When drinking wine with friends and family, I love to serve two related bottles at the same time—from the same appellation or same vintage, perhaps—in order to show the contrasts between wines. This past weekend, with the grill getting its springtime dust-off, the food begged for some Châteauneuf-du-Pape reds.
The Domaine du Vieux Télégraphe Châteauneuf-du-Pape La Crau 1998 comes from a big, muscular vintage that is just now starting to hit its stride. This wine, typically rugged when young, has slowly but surely evolved into a mouthfilling wine loaded with black currant, bacon fat, tar and grilled herb notes. There's still plenty of grip for additional aging, though the wine has softened enough to now be approachable. I gave it 94 points, non-blind, which is consistent with the review I gave it when I did a retrospective tasting of 1998 Châteauneufs back in 2007.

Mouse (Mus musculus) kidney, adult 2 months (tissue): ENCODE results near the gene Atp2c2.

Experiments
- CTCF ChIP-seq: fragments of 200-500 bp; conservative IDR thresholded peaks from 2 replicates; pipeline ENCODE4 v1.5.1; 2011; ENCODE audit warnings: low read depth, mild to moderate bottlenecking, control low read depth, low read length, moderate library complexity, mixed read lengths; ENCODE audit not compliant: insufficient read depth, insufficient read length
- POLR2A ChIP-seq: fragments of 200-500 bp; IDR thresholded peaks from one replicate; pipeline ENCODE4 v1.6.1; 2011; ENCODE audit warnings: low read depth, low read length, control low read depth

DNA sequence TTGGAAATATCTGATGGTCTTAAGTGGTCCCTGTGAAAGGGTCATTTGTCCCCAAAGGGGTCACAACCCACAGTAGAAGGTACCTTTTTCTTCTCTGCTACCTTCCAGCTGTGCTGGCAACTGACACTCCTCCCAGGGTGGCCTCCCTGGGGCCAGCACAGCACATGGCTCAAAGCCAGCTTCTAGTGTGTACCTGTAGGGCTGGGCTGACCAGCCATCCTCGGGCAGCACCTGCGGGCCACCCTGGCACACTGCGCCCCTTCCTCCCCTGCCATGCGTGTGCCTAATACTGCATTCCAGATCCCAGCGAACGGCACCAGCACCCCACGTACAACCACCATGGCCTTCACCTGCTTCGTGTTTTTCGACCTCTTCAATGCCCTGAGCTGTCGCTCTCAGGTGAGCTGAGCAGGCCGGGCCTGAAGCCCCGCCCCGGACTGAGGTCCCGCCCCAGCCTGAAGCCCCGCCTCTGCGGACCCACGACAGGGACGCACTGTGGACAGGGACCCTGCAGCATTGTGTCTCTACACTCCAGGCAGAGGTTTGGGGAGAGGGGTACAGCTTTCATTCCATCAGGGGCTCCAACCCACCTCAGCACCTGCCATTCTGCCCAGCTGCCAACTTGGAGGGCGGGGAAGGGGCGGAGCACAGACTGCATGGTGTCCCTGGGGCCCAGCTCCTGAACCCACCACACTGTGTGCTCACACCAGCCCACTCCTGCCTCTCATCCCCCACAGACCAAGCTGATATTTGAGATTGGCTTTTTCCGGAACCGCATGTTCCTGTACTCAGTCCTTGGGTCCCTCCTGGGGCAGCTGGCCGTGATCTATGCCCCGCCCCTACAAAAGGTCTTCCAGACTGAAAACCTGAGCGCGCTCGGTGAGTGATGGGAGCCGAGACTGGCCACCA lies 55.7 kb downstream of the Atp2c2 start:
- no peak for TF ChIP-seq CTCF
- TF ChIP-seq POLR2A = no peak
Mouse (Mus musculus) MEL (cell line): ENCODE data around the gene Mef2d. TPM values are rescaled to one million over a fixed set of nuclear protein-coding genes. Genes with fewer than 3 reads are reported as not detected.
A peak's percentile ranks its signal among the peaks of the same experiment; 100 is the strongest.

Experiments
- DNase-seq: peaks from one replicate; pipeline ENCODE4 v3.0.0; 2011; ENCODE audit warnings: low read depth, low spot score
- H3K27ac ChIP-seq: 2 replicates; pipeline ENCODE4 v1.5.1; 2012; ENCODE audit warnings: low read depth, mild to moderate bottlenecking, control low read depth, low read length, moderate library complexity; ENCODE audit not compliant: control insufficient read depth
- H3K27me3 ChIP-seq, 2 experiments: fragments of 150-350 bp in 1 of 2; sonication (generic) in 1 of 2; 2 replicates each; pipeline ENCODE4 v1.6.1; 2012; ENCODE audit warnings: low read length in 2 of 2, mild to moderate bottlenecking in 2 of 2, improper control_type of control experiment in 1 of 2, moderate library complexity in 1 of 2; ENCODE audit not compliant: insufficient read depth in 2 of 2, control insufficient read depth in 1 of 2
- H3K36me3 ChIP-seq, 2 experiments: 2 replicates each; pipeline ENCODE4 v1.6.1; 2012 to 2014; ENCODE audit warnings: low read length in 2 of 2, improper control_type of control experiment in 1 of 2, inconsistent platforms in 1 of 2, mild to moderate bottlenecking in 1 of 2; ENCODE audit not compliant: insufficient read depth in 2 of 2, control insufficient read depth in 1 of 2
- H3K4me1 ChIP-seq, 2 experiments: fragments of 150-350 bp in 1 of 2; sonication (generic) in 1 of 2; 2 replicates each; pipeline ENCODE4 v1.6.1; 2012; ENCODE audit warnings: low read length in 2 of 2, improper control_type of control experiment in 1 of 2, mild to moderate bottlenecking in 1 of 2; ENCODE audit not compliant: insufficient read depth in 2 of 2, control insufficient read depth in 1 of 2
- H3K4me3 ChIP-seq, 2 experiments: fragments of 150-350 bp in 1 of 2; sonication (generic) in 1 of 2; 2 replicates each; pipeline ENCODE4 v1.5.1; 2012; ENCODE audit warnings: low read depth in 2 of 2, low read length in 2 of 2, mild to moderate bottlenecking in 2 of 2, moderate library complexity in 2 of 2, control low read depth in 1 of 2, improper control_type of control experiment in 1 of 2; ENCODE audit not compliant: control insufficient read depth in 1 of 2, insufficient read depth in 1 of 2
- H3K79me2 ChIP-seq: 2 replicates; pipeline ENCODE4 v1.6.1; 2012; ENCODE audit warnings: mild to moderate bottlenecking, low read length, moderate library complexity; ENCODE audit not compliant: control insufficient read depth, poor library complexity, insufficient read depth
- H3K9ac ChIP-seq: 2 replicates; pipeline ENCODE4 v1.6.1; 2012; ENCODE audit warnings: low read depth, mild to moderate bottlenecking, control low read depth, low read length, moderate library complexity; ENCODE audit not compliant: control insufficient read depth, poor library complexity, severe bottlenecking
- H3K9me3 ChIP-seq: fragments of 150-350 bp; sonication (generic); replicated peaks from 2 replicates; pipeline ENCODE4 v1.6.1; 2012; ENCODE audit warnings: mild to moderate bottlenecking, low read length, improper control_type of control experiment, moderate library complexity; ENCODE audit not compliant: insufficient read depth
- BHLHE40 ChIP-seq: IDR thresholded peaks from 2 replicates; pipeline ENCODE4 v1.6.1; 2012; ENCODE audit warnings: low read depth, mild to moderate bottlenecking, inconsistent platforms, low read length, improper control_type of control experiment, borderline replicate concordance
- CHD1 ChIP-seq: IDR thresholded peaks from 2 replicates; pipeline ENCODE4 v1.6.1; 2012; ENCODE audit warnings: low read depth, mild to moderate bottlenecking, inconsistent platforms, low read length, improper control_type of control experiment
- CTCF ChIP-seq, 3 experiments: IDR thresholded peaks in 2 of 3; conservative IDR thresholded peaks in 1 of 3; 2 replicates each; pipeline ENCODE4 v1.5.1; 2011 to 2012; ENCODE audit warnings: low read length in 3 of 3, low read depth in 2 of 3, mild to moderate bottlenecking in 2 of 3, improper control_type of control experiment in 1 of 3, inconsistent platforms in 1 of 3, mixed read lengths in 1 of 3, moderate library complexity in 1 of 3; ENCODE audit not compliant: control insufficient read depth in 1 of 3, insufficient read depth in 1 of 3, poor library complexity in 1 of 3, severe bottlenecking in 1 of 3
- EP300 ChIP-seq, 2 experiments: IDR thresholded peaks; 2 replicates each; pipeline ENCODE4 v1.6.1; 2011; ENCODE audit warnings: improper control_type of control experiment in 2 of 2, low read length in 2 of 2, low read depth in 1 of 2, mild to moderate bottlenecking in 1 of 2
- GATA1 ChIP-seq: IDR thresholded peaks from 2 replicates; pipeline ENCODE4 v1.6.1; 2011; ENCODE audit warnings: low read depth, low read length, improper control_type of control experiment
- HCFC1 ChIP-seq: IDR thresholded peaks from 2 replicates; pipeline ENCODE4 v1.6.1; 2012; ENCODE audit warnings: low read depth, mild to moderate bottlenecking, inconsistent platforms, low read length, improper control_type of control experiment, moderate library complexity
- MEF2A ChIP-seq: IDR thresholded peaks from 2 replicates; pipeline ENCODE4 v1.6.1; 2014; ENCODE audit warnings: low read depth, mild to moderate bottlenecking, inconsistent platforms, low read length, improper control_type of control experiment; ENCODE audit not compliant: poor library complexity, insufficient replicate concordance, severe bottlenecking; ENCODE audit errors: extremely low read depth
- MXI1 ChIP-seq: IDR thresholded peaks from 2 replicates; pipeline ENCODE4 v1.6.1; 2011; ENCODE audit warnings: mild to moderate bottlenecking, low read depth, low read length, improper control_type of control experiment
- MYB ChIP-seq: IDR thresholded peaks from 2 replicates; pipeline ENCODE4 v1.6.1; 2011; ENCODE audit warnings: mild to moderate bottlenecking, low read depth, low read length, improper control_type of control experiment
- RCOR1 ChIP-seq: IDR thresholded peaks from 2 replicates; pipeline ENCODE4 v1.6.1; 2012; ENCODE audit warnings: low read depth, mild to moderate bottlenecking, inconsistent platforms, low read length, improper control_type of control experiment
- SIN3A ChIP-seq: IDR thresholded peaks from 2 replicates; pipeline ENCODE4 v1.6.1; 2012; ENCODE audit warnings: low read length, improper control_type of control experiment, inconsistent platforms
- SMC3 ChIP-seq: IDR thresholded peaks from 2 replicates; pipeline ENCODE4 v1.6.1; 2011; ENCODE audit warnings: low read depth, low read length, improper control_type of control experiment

I also opened the Domaine de Beaurenard Châteauneuf-du-Pape Boisrenard 2001, the domaine's top cuvée. It's sourced from a couple of plots of 100-year-old vines that are still worked by horse-drawn plow. The 2001 vintage doesn't have the muscular grip of 1998; instead it's a racy, driven, mouthwatering year. The Boisrenard is also far more modern in style than the Vieux Télégraphe (thanks to a new-oak barrel-aging treatment that lends the wine a lusher, velvety texture) and shows captivating blueberry, fig and boysenberry flavors. The 2001, which has always been among the top vintages from this estate, has finally absorbed its oak treatment and is now gliding along beautifully. 95 points, non-blind.
Wine Spectator.com members: Read the official blind-tasting reviews and check auction prices for:
Domaine du Vieux Télégraphe Châteauneuf-du-Pape La Crau 1998 (93, $37 on release)
Domaine de Beaurenard Châteauneuf-du-Pape Boisrenard 2001 (95, $55 on release)
• Plus, get scores and prices for recently rated Châteauneuf-du-Pape reds.